A new poll reports that 71% of Iraqis want the United States out of Iraq within a year; half of them think that we should be out within six months. They want us, as President Bush might put it, to “cut and run.”
But our president is nothing if not resolute. He means to stay the course, insisting that Iraq be democratic, even if that means ignoring Iraqis’ desire for our withdrawal. And he will pay still less attention to the finding of the same September poll that 60% of Iraqis support attacks on American forces. Clearly, the Iraqi people are just sore winners.
Never mind that an overwhelming majority of Iraqis believe that our presence in Iraq is provoking more conflict, that it is doing more harm than good. Why pay attention to that if you ignore the American intelligence establishment’s consensus view that our war in Iraq is contributing to the recruitment of terrorists worldwide?
True, more than 50,000 Iraqis have been killed since we liberated their country, as also as 2,711 American dead (2,574 of them since the “Mission Accomplished” banner was unfurled) and 20,468 wounded, but you can’t make an omelet without breaking eggs. The brave Americans and hapless Iraqis who have been killed must not be allowed to have died in vain.
Which brings us to Donald Rumsfeld, vanity personified. In Bob Woodward’s new dis-and-tell book, “State of Denial,” Woodward informs us that Laura Bush finds Rumsfeld “overbearing”; that Andrew Card, Bush’s chief of staff until a couple of months ago, believes Rumsfeld, more than anyone else, is responsible for our postwar troubles in Iraq; that the elder President Bush felt Rumsfeld could not be trusted and that General John Abizaid, the top American commander in the Persian Gulf, says Rumsfeld has no credibility.
But Rumsfeld doesn’t really need credibility. All he needs is President Bush. And he has President Bush.
The Woodward book is one of several that have appeared in recent months that painstakingly recount the details of the horrendous tragedy of errors we know as the Iraq war. The deceptions of both self — “willful denial,” Woodward calls the president’s stance — and the American people are chronicled in the press almost daily, new revelation appearing before old revelation has been fully absorbed. The stage is crowded, the farce goes on.
Six months ago, my hesitant position was that while the war was a mistake to begin with, we’re there and we cannot just up and leave. That would utterly destroy our credibility and make Iraq the new Grand Central for all manner of terrorist elements.
I was wrong. American credibility has in large part already been destroyed, the president’s near-catatonic staying of his rhetorical course notwithstanding. A failed state of war. Nor is there reason to believe that in another week or another month or another six months the situation in Iraq will dramatically improve.
We are not welcome in Iraq, and with good reason. Our presence has meant death and corruption. This is not a case of the good news going unreported, as the administration has lamely claimed. This is a case of mountains of bad news alongside molehills of good. Hence: With or without a fig-leaf pretext, we need to take a deep breath and leave.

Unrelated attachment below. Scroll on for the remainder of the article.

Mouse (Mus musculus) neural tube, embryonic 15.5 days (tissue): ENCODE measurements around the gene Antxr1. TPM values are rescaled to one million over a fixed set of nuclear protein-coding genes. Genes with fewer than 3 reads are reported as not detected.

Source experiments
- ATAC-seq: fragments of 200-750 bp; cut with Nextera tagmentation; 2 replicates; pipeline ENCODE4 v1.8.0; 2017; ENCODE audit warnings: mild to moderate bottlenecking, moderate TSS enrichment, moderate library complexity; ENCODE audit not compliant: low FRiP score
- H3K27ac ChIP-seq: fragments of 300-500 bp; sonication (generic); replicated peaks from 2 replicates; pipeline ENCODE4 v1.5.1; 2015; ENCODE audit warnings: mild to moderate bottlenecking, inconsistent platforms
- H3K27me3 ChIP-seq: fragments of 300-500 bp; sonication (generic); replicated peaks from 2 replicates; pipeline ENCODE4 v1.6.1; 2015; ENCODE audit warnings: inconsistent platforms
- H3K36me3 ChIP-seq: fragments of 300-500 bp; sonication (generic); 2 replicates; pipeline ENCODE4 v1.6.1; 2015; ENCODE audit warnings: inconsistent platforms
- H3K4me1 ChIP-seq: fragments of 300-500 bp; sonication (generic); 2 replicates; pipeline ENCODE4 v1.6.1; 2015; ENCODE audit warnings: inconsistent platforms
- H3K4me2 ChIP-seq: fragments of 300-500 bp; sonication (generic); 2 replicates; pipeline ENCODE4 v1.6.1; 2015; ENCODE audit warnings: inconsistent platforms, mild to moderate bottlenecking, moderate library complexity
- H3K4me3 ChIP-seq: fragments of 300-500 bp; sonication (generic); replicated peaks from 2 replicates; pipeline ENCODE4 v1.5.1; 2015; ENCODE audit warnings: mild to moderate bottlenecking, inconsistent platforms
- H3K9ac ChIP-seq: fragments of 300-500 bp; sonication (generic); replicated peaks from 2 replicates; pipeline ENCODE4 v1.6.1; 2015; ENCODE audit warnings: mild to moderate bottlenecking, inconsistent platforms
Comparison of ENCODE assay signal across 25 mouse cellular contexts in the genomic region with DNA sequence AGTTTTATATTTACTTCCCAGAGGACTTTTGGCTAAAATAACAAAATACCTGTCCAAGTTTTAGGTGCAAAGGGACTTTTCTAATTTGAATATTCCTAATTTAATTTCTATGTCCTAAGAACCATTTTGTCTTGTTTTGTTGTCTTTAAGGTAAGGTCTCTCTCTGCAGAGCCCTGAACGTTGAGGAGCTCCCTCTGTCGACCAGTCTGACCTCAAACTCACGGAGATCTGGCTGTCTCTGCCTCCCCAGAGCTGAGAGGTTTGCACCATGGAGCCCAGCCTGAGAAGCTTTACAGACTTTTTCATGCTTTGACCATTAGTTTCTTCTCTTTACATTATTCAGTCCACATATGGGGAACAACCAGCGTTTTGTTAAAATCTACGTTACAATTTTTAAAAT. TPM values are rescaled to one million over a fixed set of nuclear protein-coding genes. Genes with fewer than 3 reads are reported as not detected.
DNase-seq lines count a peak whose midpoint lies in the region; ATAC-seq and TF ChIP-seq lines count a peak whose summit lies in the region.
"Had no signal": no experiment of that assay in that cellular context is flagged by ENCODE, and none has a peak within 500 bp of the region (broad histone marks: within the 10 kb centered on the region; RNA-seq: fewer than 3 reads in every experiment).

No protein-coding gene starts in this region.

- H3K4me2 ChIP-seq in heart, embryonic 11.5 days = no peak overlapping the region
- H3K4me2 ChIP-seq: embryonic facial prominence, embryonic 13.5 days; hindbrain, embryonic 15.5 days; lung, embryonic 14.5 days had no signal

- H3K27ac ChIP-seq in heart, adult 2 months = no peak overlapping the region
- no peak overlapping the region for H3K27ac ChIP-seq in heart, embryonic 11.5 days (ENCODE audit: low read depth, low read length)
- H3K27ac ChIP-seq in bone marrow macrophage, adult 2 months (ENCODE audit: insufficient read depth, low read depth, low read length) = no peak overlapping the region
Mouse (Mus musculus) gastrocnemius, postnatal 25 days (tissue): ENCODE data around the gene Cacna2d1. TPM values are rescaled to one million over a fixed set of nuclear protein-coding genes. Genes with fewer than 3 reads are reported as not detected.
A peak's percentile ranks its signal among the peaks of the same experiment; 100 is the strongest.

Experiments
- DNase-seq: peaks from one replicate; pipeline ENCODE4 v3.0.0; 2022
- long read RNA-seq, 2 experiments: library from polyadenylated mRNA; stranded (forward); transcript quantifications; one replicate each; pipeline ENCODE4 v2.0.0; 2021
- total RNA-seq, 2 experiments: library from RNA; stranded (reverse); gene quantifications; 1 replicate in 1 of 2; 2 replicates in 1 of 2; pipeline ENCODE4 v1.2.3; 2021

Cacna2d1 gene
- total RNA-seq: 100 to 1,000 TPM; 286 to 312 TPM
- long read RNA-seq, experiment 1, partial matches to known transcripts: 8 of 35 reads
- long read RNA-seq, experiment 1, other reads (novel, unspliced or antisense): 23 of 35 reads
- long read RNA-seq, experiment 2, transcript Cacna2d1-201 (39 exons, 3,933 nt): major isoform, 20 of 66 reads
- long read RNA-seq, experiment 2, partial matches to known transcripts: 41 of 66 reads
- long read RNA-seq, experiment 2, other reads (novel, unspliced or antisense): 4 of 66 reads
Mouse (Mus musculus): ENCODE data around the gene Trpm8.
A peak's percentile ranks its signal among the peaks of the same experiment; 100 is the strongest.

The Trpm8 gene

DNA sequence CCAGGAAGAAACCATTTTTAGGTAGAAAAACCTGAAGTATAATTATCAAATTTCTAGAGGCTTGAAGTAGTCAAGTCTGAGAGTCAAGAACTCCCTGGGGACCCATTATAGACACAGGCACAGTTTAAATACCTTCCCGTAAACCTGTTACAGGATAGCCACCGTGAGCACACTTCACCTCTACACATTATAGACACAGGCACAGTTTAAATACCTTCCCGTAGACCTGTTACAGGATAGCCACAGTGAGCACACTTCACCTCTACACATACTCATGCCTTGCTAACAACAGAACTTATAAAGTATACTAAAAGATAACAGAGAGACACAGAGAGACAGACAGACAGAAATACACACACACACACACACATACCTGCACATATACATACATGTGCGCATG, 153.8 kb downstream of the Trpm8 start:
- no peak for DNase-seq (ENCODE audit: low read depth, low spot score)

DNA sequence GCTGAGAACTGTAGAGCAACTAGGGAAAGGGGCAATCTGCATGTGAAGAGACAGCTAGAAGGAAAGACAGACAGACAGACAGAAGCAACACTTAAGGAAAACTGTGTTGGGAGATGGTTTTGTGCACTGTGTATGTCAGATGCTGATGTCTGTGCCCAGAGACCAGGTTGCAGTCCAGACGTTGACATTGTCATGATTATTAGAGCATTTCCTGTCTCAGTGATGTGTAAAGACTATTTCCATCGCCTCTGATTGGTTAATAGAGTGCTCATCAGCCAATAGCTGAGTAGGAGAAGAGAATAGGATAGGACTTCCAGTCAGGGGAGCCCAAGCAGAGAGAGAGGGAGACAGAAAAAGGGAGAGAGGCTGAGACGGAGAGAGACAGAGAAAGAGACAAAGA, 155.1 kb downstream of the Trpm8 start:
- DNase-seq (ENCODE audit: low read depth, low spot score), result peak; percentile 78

Perhaps that means prompting the division of Iraq into three federated states, as Senator Joseph Biden has proposed. Perhaps it means retaining some sort of military deterrent “over the horizon,” as others have suggested. It does not mean, and ought not, “gradual withdrawal,” which would surely both prolong and intensify the agony. Yes, the president would be discredited. In a parliamentary system of government, he would be expected to resign. Ours is, however, not a parliamentary system; indeed, it is increasingly a monarchial system.
The vast expansion of the president’s powers, including not only the new legislation stripping the courts of their power to review his decisions on detention and interrogation of enemy combatants, but also his “signing statements” through which he claims the authority to pick and choose the laws he will enforce, have unbalanced our system.
Instead of a delicate arrangement of checks and balances, we are left with no balance and one big blank check, made out to the president and drawn on we, the people. The expansion of executive power cannot all be laid at the feet of Bush. It is actively defended and promoted by a group of legal scholars around the country.
Among these, perhaps the most prominent is John Yoo, a law professor at the University of California, Berkeley. Yoo, a summa cum laude graduate of Harvard College, a graduate of Yale Law School and later a clerk for Justice Clarence Thomas, also served as a deputy assistant attorney general in the Justice Department, where he was the principal architect in 2002 of a despicable memorandum, later revoked, permitting torture.
All of which is to say that whether the president is the boob Woodward makes him out to be or not, there is a serious plot by very serious people to change the rules of the American game.
That plot, to transform presidential rule into presidential reign, has so far been remarkably successful. The reason for its success has less to do with the brilliance and purposefulness of its authors than with the fact that we are at war, and in wartime, the nation’s disposition is to defer to the commander-in-chief.
The longer the war goes on, the more we may expect our rules to be rewritten, our traditions to be abandoned and our rights and liberties to be curtailed. That, too, must be counted a price of this misbegotten war, and it is far too high a price to pay.